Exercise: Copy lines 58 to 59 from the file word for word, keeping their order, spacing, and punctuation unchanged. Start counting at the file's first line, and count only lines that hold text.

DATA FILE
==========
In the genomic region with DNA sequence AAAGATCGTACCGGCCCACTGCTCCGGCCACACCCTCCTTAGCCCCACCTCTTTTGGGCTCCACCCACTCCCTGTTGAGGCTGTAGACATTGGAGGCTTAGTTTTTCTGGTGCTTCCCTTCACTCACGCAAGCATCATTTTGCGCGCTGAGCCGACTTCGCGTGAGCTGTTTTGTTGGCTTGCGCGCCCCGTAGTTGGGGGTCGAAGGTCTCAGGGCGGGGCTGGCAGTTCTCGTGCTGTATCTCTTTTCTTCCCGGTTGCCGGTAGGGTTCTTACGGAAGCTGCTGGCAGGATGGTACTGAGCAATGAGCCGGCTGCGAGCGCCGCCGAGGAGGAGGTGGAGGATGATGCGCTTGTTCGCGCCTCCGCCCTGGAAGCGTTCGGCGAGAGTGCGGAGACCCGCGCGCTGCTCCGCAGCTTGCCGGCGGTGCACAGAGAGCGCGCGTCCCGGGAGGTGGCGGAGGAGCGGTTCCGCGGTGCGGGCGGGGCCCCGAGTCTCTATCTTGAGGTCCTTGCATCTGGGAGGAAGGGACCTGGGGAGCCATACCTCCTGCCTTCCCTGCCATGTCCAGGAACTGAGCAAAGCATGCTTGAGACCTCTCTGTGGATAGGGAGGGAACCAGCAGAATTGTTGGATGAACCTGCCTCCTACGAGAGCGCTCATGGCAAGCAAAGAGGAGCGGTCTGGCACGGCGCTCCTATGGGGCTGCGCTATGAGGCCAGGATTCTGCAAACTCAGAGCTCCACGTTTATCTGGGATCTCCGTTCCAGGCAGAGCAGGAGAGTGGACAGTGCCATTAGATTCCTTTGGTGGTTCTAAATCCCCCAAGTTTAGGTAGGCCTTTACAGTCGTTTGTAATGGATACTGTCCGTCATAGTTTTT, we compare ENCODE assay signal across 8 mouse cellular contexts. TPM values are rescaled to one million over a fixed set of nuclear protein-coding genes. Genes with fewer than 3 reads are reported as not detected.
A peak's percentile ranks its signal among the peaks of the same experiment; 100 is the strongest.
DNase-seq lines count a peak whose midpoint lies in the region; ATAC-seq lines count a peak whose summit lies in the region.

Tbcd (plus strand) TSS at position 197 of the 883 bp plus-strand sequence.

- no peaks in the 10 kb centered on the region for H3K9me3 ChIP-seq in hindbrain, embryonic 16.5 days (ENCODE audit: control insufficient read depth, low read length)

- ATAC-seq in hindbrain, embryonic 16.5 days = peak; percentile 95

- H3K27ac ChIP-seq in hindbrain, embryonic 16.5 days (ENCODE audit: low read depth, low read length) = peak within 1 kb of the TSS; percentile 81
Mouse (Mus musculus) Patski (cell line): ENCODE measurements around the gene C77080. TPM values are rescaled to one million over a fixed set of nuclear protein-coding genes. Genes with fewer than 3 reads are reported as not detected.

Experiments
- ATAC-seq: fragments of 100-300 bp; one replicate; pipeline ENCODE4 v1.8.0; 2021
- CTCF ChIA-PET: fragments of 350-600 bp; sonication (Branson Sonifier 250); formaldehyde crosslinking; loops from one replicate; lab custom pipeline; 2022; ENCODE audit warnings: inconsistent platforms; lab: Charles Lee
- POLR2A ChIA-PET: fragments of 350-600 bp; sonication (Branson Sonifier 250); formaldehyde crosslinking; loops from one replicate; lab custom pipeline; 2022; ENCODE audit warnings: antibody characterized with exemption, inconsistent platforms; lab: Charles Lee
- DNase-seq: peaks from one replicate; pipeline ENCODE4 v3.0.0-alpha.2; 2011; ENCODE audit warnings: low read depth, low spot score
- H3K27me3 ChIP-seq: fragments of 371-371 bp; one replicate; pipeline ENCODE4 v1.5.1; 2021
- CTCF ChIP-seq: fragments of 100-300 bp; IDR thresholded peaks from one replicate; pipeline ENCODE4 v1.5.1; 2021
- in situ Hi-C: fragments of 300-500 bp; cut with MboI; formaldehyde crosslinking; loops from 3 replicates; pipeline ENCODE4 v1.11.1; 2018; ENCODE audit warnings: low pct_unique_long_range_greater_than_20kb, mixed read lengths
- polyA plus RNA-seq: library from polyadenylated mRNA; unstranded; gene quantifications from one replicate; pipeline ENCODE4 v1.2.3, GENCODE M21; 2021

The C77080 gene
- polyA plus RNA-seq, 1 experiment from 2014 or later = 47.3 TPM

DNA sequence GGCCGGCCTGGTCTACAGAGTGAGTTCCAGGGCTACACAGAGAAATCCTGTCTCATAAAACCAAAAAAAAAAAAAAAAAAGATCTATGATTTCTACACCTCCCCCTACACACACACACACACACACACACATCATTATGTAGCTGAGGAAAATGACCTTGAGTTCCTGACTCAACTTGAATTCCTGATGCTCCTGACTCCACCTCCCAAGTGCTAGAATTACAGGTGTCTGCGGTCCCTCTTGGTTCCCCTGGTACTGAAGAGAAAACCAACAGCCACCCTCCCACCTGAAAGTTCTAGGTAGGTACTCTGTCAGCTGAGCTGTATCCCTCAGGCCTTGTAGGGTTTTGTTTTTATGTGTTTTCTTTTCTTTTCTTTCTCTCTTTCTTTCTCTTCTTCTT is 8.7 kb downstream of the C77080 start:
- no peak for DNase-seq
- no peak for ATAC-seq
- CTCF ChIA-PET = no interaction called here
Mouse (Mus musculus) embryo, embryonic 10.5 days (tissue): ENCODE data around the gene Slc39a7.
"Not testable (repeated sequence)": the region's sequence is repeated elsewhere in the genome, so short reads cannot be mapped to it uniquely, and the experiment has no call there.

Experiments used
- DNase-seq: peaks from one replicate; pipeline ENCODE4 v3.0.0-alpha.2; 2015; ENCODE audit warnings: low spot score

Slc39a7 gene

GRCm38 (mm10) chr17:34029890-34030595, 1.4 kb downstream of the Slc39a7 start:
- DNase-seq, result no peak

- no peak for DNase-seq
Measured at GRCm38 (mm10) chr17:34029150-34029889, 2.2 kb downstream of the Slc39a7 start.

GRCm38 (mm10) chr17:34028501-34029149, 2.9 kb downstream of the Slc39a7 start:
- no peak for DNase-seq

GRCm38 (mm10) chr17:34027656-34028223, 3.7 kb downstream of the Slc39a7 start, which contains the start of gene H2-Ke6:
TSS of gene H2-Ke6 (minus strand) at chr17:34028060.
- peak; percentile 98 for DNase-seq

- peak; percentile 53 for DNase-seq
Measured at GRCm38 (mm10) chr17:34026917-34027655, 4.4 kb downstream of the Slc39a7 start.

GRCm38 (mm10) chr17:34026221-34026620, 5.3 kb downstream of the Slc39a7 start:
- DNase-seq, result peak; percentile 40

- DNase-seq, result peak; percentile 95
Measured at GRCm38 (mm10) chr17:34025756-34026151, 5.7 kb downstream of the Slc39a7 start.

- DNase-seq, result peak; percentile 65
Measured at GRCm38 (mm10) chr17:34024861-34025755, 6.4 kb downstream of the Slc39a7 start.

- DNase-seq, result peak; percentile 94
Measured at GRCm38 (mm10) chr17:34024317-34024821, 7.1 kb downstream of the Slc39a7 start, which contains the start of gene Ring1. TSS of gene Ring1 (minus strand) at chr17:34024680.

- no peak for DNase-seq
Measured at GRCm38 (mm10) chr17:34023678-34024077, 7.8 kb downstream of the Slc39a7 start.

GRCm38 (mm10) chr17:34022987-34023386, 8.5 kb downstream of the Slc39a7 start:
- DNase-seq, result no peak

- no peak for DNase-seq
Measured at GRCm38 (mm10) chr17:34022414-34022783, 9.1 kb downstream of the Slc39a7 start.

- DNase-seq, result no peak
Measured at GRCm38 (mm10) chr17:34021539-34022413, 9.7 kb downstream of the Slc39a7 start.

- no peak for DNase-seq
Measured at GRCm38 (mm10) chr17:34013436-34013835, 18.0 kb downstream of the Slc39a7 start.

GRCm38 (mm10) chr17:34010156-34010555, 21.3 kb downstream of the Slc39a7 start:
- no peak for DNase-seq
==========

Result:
GRCm38 (mm10) chr17:34010156-34010555, 21.3 kb downstream of the Slc39a7 start:
- no peak for DNase-seq